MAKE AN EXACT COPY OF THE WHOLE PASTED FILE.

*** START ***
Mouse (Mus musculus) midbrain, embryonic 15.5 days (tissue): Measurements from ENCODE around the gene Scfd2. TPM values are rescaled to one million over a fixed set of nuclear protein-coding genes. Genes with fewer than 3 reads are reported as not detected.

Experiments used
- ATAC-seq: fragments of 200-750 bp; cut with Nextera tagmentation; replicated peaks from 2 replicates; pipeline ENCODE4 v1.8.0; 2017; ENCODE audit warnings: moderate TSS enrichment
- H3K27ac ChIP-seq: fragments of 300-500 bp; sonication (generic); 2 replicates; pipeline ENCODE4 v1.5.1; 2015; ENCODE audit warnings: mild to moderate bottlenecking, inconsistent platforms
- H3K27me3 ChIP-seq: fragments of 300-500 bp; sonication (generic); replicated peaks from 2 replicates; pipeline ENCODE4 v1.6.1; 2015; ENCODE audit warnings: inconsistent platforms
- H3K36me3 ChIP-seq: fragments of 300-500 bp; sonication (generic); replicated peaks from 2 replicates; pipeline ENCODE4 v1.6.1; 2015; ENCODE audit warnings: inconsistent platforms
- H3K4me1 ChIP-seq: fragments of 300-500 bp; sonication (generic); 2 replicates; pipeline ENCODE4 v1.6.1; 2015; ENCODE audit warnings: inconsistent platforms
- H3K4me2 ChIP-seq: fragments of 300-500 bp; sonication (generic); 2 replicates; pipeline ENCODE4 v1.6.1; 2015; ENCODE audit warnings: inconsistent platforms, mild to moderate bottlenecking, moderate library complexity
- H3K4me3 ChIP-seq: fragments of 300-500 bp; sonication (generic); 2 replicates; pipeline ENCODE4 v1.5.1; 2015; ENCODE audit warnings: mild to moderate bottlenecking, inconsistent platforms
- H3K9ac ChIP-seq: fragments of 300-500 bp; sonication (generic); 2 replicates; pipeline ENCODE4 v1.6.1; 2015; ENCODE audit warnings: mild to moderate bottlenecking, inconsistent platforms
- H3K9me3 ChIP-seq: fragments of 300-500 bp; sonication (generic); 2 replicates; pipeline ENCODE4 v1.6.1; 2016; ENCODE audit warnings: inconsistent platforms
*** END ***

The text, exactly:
Mouse (Mus musculus) midbrain, embryonic 15.5 days (tissue): Measurements from ENCODE around the gene Scfd2. TPM values are rescaled to one million over a fixed set of nuclear protein-coding genes. Genes with fewer than 3 reads are reported as not detected.

Experiments used
- ATAC-seq: fragments of 200-750 bp; cut with Nextera tagmentation; replicated peaks from 2 replicates; pipeline ENCODE4 v1.8.0; 2017; ENCODE audit warnings: moderate TSS enrichment
- H3K27ac ChIP-seq: fragments of 300-500 bp; sonication (generic); 2 replicates; pipeline ENCODE4 v1.5.1; 2015; ENCODE audit warnings: mild to moderate bottlenecking, inconsistent platforms
- H3K27me3 ChIP-seq: fragments of 300-500 bp; sonication (generic); replicated peaks from 2 replicates; pipeline ENCODE4 v1.6.1; 2015; ENCODE audit warnings: inconsistent platforms
- H3K36me3 ChIP-seq: fragments of 300-500 bp; sonication (generic); replicated peaks from 2 replicates; pipeline ENCODE4 v1.6.1; 2015; ENCODE audit warnings: inconsistent platforms
- H3K4me1 ChIP-seq: fragments of 300-500 bp; sonication (generic); 2 replicates; pipeline ENCODE4 v1.6.1; 2015; ENCODE audit warnings: inconsistent platforms
- H3K4me2 ChIP-seq: fragments of 300-500 bp; sonication (generic); 2 replicates; pipeline ENCODE4 v1.6.1; 2015; ENCODE audit warnings: inconsistent platforms, mild to moderate bottlenecking, moderate library complexity
- H3K4me3 ChIP-seq: fragments of 300-500 bp; sonication (generic); 2 replicates; pipeline ENCODE4 v1.5.1; 2015; ENCODE audit warnings: mild to moderate bottlenecking, inconsistent platforms
- H3K9ac ChIP-seq: fragments of 300-500 bp; sonication (generic); 2 replicates; pipeline ENCODE4 v1.6.1; 2015; ENCODE audit warnings: mild to moderate bottlenecking, inconsistent platforms
- H3K9me3 ChIP-seq: fragments of 300-500 bp; sonication (generic); 2 replicates; pipeline ENCODE4 v1.6.1; 2016; ENCODE audit warnings: inconsistent platforms